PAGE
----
Wallpaper|May 2021
Sander Lak brings his killer colour instincts to a team-up with Maharam
Sander Lak

New York designer Sander Lak set up Sies Marjan six years ago. Last June, the label was shuttered, another casualty of the pandemic, but before its untimely demise, it had established a reputation for impeccable tailoring, a colour-focused approach and a feel-good point of view. And it went out on a creative high.

For his final A/W20 collection, Lak, a former design director at Dries Van Noten, took an esoteric deep dive into experimental sustainable practices, sponsoring and creating a capsule collection for the AMO/Rem Koolhaas’ exhibition, ‘Countryside, The Future’, which opened in February last year at the Guggenheim. The collection explored ideas of sustainability and eco-responsibility as Lak experimented with innovative material techniques and fabrications. These included a collaboration with Cornell University on an eco-printing technique where plants and flowers were hammered into silk to create prints, and transforming sustainable wool upholstery, developed from sheep sheddings by Dutch textile artist Claudy Jongstra, into two sleeveless overcoats and a duffle bag.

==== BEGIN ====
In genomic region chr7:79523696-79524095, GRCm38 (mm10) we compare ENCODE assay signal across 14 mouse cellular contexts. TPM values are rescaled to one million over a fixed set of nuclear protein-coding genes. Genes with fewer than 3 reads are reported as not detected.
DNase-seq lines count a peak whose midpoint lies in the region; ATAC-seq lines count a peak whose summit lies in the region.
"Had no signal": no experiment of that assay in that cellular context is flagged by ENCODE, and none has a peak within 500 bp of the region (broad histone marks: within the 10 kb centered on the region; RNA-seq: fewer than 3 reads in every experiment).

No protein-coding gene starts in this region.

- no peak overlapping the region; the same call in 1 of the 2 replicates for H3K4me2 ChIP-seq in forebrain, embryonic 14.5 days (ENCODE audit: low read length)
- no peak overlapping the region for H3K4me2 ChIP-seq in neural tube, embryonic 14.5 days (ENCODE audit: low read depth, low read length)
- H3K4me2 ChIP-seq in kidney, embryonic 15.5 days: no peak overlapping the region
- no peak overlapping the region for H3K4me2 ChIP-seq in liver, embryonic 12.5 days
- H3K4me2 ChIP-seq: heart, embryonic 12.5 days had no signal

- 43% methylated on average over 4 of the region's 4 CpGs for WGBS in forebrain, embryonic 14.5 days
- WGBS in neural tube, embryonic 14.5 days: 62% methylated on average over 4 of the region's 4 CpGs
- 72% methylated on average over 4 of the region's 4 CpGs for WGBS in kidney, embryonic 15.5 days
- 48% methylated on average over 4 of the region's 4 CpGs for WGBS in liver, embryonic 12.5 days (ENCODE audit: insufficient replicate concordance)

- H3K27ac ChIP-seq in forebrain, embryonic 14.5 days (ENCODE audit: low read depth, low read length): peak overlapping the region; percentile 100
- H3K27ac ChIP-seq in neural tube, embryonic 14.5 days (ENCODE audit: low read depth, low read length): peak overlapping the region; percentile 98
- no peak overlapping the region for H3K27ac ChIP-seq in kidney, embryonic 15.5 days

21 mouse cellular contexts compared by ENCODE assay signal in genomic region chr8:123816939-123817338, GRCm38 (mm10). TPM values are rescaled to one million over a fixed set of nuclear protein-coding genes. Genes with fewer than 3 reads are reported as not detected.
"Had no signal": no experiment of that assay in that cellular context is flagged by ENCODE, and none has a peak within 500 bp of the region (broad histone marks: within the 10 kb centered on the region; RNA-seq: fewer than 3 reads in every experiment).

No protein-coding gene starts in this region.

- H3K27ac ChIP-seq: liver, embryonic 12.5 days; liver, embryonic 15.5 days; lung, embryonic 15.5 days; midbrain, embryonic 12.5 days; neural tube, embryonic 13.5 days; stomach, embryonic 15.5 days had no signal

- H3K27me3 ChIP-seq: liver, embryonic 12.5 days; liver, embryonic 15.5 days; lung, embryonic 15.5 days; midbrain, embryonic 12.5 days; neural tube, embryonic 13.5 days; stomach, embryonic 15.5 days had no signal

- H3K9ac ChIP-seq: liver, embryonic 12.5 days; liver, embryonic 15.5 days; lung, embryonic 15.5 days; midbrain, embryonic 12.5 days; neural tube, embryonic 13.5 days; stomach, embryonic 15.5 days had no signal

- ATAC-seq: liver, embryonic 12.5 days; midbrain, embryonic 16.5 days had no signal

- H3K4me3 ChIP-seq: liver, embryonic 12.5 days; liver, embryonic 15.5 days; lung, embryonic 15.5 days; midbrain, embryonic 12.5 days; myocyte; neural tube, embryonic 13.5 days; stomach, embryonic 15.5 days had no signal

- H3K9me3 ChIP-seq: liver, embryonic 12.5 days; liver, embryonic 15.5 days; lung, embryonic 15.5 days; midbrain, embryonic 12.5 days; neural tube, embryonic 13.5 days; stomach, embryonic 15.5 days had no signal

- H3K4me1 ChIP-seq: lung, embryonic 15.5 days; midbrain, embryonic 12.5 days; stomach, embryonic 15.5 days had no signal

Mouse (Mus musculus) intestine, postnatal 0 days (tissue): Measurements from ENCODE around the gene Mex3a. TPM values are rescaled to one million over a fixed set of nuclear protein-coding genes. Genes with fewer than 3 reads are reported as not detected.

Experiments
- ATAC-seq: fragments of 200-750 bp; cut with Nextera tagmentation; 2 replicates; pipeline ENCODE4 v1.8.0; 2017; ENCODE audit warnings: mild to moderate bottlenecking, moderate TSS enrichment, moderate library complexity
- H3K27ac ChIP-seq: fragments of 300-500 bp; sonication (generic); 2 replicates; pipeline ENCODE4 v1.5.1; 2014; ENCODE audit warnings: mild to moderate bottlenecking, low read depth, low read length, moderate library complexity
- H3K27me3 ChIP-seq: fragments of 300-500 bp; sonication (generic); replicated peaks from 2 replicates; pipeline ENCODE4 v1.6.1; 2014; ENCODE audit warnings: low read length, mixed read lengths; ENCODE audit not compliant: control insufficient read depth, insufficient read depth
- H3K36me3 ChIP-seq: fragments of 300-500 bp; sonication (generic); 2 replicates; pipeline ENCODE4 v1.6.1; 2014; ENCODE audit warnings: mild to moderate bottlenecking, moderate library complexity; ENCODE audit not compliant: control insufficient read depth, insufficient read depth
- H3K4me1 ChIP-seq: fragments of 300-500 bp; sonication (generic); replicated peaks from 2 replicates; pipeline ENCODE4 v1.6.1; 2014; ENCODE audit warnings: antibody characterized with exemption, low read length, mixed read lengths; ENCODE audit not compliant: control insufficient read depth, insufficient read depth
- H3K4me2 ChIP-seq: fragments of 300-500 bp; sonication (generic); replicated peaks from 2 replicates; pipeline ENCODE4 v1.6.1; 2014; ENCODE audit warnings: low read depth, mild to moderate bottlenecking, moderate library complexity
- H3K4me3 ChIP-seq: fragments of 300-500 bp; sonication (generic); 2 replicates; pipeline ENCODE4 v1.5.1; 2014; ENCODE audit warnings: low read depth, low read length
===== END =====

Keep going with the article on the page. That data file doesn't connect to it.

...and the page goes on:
The Jongstra collaboration introduced Lak to textile house Maharam. Jongstra’s Drenthe Heath fabric, named for the indigenous Drenthe Heath sheep that she rears in northern Netherlands, and exclusive to Maharam, was custom-dyed using walnut husks, onion skins, indigo and madder to create a deep, rich kelp colour for the Sies Marjan collection. The textile was also incorporated into a limited run of Maharam pillows as part of a Sies Marjan x AMO capsule line, sold at the Guggenheim store.

This month, Lak and Maharam reveal a new joint effort – the development of three wool fabrics that join Maharam’s wool initiative, launched at the end of February. Responding to growing interest in renewable natural fabrics, while taking a fresh look  at classic textiles, the offerings include material made using post-consumer recycled wool, and wool that has been spun, woven and pressed at a single location to reduce the environmental impact of textile transport.

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